PARIS -- It shouldn't happen to a dog.

Not in this city, which so reveres and memorializes the dear departed. Not where Napoleon's tomb is a sacred schoolboy's monument. Not where the poet Baudelaire is lain in fresh flowers, nor where rock star Jim Morrison's grave draws legions of graffiti-scrawling admirers. But on Aug. 31, at 8 p.m., Paris' celebrated Cimetie`re des Chiens (et Autres Animaux Exotiques) will close its gates. After 88 years.

After Monday, you won't be able to visit Rin Tin Tin.

The German (shepherd) silent film star (pronounced "Ran Tan Tan" in French) is easily the most celebrated "loved one" sleeping in the dog cemetery here. Yet his elegantly understated black onyx tombstone, with its gold-leafed legend ("the greatest cinema star"), is dwarfed by hundreds of other more elaborate and fanciful memorials crowding the groved riverside site. Each elegizes one of 3,000 pets reposing here (2,000 of man's best friends lying peacefully beside 1,000 assorted cats, parakeets, birds, rabbits, deer, monkeys, tortoises, bears, horses and a lion named Pezou).

Hundreds of imaginative sculptures stretch from the belle e'poque and prewar schools to commemorate the departed with appropriate tombstones, bas-relief, carvings, marble arches, memorial stairways, stone trees and, sadly, the empty granite dog house of Fanny Boy. Thousands of inscriptions recall everlasting devotion to Boby, or attest to the fidelity of Bijou, or detail the more evocative, sanguine emotions and deeds.

Like the fireman's Dalmatian friend who best loved fetching slippers ("Brother Bill, felled by accident in Paris, 1927"). Or "Wu Lie of Peking, who passed slowly over twelve years (1896-1908) chagrined by the loss of her mistress." All eternally resident in a suburban idyll high above the banks of the Seine. Finally, relieved in death from "a dog's life." Rewardedly shielded by cypress grove and ivy from further transgressions. Or so their bereaved masters believed.

After several years of barked warnings, cemetery operators, declaring it was no longer profitable to continue, ceased interments in June. Further, the anonymous syndicate expressed its intention to close the property altogether in September.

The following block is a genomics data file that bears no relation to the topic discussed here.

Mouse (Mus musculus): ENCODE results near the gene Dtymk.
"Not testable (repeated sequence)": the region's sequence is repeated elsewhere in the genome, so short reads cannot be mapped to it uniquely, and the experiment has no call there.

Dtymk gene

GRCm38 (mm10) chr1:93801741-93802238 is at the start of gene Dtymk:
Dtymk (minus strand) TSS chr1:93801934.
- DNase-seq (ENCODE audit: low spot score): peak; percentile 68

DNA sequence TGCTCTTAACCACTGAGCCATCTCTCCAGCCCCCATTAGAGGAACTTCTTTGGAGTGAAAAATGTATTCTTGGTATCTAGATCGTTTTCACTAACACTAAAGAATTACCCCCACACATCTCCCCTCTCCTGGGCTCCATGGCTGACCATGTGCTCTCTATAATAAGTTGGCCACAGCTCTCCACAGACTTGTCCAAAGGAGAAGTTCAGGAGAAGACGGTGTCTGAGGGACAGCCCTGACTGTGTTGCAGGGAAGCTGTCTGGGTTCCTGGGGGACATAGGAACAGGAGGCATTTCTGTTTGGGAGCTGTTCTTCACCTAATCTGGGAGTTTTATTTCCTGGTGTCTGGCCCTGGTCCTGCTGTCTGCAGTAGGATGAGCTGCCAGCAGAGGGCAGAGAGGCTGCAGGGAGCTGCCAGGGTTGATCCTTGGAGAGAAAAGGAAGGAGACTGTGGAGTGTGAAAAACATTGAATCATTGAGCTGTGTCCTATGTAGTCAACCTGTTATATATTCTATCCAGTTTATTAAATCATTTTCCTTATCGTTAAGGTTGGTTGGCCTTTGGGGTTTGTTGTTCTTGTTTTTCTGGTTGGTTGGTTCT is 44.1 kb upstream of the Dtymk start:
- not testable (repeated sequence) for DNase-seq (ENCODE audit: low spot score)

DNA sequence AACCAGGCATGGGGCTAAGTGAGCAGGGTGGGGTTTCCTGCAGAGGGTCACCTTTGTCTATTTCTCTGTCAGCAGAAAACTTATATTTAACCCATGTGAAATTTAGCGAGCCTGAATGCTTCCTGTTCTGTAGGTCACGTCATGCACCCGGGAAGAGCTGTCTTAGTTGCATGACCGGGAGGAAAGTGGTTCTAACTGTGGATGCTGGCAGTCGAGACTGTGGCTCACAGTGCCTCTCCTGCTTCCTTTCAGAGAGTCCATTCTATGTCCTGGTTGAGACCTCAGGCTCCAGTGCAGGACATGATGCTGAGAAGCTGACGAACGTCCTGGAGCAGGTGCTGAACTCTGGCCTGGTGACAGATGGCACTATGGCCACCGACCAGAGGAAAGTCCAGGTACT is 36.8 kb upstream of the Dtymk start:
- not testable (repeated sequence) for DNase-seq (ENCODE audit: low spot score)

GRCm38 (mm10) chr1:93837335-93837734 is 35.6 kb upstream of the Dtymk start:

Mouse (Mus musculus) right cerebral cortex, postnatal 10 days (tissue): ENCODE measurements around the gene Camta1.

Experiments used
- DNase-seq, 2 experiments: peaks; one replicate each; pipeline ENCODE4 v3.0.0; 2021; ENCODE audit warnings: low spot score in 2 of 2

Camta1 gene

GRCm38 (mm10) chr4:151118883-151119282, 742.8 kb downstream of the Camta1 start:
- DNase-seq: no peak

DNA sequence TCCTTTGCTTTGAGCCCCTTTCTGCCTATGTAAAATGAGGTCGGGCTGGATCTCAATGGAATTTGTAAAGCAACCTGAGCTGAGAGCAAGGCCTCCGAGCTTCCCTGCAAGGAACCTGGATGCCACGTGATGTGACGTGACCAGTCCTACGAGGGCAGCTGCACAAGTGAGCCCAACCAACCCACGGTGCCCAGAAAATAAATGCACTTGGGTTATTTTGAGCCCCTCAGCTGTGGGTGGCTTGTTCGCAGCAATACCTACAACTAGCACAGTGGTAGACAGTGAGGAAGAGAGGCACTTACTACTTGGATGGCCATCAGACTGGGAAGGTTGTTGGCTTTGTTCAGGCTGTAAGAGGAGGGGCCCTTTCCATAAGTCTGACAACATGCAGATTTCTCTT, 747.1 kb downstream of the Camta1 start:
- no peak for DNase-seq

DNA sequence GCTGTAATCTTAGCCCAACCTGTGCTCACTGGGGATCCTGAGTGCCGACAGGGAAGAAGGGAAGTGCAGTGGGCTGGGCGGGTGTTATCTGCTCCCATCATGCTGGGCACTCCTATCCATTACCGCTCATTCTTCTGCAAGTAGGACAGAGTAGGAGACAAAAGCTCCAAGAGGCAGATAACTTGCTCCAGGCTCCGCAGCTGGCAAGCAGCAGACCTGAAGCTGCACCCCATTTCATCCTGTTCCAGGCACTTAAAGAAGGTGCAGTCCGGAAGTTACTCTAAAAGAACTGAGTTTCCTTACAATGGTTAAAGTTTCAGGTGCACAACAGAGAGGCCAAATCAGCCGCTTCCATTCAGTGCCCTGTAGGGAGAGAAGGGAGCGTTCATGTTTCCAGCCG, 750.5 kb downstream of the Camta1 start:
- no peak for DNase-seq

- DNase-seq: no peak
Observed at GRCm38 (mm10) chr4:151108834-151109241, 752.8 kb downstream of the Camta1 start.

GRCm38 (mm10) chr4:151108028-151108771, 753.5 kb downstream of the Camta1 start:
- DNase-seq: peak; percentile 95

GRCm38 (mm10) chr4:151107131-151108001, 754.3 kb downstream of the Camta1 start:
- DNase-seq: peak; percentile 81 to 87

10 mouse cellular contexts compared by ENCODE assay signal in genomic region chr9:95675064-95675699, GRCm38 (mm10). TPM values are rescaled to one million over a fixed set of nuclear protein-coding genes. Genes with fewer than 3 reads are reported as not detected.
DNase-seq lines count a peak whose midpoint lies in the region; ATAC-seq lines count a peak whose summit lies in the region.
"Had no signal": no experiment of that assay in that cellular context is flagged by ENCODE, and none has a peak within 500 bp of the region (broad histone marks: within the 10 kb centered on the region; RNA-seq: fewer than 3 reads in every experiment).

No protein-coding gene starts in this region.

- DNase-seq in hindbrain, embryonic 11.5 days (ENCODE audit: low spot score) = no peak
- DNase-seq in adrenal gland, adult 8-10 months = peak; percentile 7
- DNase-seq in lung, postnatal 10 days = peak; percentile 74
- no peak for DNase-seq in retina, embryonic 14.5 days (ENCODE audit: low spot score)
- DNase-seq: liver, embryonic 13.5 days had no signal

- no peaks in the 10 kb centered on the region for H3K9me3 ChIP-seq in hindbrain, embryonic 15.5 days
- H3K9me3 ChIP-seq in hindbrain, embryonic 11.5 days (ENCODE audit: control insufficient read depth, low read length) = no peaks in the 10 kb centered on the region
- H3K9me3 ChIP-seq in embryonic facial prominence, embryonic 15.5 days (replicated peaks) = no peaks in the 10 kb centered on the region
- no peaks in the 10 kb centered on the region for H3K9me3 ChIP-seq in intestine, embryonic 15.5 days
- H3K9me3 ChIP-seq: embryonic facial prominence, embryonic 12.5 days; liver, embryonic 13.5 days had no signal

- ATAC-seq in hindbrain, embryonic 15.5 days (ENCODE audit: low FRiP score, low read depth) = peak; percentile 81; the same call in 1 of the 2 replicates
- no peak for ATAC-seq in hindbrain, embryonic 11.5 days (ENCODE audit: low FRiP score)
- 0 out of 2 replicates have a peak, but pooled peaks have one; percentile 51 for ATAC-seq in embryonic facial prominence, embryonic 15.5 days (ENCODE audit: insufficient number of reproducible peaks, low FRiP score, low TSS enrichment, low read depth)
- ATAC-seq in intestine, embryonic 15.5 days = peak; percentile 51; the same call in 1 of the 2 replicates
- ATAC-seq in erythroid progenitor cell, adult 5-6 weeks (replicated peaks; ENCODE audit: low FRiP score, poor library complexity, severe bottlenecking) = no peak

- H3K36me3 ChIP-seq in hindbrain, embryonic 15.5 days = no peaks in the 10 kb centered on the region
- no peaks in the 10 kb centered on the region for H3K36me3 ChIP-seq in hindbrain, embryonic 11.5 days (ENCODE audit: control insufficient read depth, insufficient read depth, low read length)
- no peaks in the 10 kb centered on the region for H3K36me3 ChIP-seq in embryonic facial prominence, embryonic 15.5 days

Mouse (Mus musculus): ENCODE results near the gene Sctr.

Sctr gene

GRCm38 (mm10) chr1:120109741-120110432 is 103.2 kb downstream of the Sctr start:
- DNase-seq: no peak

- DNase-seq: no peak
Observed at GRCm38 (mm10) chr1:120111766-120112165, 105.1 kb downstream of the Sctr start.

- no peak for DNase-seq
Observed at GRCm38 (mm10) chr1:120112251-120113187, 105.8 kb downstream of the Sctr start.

"It's sad," Monsieur C. DuPortal, the private society's on-site resident manager, explains, "but there was not money to persevere." Interest, he says, was slim, with only 170 new plottings within recent years. And each year, fewer family members came on weekends to lay flowers or tend sites with one of the dozen watering cans lining the entrance gate. He says attendance among visitors, each paying 12 francs ($2) to roam the 25-acre idyll, inspecting weathered monument gardens, had slowed to a trickle.

"I'm not happy," he says, leading a visitor to his favorite memorial among thousands. "I regret not being able to continue." After 28 years, he says (beside an enormous pedestaled granite Victorian canopy shielding a relief of the spaniel Emma), he'll have to find some new form of employment. He, too, is victim of increased costs, land values and taxes in a booming northeast Parisian suburb.

But who's to rescue Rin Tin Tin, the canine star discovered in a World War I trench?

Alarmed by the situation, Parisians (who annually crowd the "curiosite'" each Nov. 1, the Day of the Dead, a traditional European holiday) created a small dogfight, effectively resulting in a last-minute heaven-sent reprieve. Hastily assigning it a "second-class" designation, the minister of equipment, transportation and environment inscribed the glade on the nation's roll of monuments and historic places, preventing disturbance of its statuary and grounds.

Proceedings are underway for suburban Asnie`res-sur-Seine to assume ownership through lengthy court procedures, by which the village will appropriate the site at a magistrate-determined price.

"It's a unique curiosity, the oldest pet cemetery in Paris," says a spokeswoman for the village's mayor. "It will be reopened in a year, perhaps less. As soon as possible."

For now, however, resting undisturbed, and untroubled, Barry is safe behind the cemetery's turn-of-the-century iron and stone gates.

Barry, the great St. Bernard who rescued 40 avalanche victims before the 41st felled him. Whose heroic Alpine form (nobly portrayed with a life-size waif astride him) guard-dogs the entrance courtyard from atop a 14-foot-high monument. Safe, too, is the white horse Gibroulle, whose 25-year devoted service inspired Marguerite Durand to create the cemetery.

And at peace also, at last it seems, is Rin Tin Tin.